Trivia The film was made in 2009, but only released in 2012. According to IMDB, the film's release date was postponed because the studio wanted to convert it to 3D, despite objections from Joss Whedon and Drew Goddard. These plans were eventually scrapped, and the film was released only in 2D.
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The Cabin in the Woods (2012)
8th Apr 12
Five thrill seekers head into the mountains to a remote log cabin...
Review “Kids these days. They just don’t get scared like they used to” lamented a pre-scandal Henry J. Waternoose, former CEO of Monsters, Inc.. That was 10 years ago and two years after even post modern self referential horror was old hat with Scream 3 and things have gotten worse with a planet of cinemagoers who are almost impossible to surprise with a horror movie anymore and even those with no interest in the genre whatsoever being mildly au fait with the clichés. Well, everyone - including those horror naysayers - should see Drew Goddard’s unbelievably fun The Cabin in the Woods.
Arriving three years after it wrapped and shrouded in appropriate secrecy the entire time, it begins with one of the most surprising and unconventional openings in all of horror and just gets better from there. The definition of a Go-In-Cold movie, all you need know is what the title tells you: this is about a cabin in the woods and just trust me, it’s full of great surprises.
Acting runs from very good to superb but even mentioning who some of the main characters are could be mildly spoilery – just glance over the cast list to the right and i assure you they all did a great job. The film’s core quintet are an excellent bunch, all sharply playing both against and to type with winning charm but there’s so much more to the cast than them.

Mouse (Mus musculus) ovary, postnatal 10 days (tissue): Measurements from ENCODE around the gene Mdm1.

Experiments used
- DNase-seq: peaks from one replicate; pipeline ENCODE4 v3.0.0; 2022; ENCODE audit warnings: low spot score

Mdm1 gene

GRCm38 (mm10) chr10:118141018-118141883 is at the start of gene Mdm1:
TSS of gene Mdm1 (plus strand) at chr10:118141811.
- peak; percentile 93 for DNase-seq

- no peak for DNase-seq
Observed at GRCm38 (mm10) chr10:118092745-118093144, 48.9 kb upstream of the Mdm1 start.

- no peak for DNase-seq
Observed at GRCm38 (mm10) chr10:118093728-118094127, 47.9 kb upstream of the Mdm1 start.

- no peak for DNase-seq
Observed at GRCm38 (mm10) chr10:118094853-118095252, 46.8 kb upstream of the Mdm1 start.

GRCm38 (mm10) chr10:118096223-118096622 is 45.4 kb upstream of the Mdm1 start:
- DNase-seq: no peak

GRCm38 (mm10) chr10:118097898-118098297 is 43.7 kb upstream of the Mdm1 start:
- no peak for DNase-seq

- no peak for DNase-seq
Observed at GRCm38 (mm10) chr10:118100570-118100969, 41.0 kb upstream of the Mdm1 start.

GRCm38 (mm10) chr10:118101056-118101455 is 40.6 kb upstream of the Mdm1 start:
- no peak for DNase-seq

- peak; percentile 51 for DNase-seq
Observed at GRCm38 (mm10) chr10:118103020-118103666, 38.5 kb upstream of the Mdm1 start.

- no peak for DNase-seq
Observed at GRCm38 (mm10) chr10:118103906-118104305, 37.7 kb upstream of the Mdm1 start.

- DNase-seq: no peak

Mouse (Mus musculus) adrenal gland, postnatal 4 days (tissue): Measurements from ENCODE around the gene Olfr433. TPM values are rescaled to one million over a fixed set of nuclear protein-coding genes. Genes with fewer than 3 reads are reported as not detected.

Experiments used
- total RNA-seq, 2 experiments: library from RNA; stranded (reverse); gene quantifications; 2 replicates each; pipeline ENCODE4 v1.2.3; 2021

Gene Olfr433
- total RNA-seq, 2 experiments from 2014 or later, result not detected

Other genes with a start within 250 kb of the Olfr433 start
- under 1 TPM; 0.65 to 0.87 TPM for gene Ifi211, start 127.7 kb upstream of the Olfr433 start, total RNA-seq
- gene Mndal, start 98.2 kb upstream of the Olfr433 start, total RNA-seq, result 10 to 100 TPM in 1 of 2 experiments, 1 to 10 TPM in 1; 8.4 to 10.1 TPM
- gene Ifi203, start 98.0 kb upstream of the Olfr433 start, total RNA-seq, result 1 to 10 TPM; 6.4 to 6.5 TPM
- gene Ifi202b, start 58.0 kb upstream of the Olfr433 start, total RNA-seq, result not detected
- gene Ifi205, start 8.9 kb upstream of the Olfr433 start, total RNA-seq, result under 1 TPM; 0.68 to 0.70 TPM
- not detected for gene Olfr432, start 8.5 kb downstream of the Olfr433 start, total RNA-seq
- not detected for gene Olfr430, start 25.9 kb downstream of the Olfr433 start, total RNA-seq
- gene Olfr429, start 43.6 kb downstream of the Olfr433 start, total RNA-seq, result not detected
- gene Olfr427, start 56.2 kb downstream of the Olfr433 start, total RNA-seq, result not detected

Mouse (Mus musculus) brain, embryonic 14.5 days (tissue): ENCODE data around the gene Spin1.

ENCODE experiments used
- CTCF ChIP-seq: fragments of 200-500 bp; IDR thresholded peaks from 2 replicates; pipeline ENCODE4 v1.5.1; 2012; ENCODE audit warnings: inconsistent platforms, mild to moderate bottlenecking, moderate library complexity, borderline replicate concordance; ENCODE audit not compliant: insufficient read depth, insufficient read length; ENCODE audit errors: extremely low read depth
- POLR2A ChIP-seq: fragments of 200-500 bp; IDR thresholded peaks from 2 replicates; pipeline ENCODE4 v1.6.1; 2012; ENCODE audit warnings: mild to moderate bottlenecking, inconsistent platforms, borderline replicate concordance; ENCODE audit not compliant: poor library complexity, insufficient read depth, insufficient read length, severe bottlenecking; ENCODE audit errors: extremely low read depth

The gory set-pieces are suitably nasty but they always stay on the right side of distasteful and the well judged scares and intelligent but not overly serious plot make it that perfect mainstream horror movie combo of fearlessness and accessibility. The many many references to horror tropes are among the most astute in cinema and the imagination and flair with which they are dropped ensures even a non-horror viewer can still get swept up in the mayhem.
Not only is the script incredibly witty and smart but Goddard even manages to pull off a playful trashiness which producer / co-writer / general mark of excellence Joss Whedon probably wouldn’t attempt alone. In many ways it’s a mean sick comedy but it’s the most inventive and exciting sick comedy to come along in very long time.
The risk of a film which delights so in subverting expectations is the audience could eventually get their guard up but this is avoided for the most part with revelations and turns so wild that if anyone did predict them then enough drugs to make Shaun Ryder come up were probably involved.
It remains to be seen how it will fair with repeat viewing but what is certain is Goddard has made a film fundamentally about the difficulty of making an effective horror movie these days that actually is an effective horror movie. It’s also a horror movie that could be recommended to practically everyone and that in itself is a moderate modern movie miracle.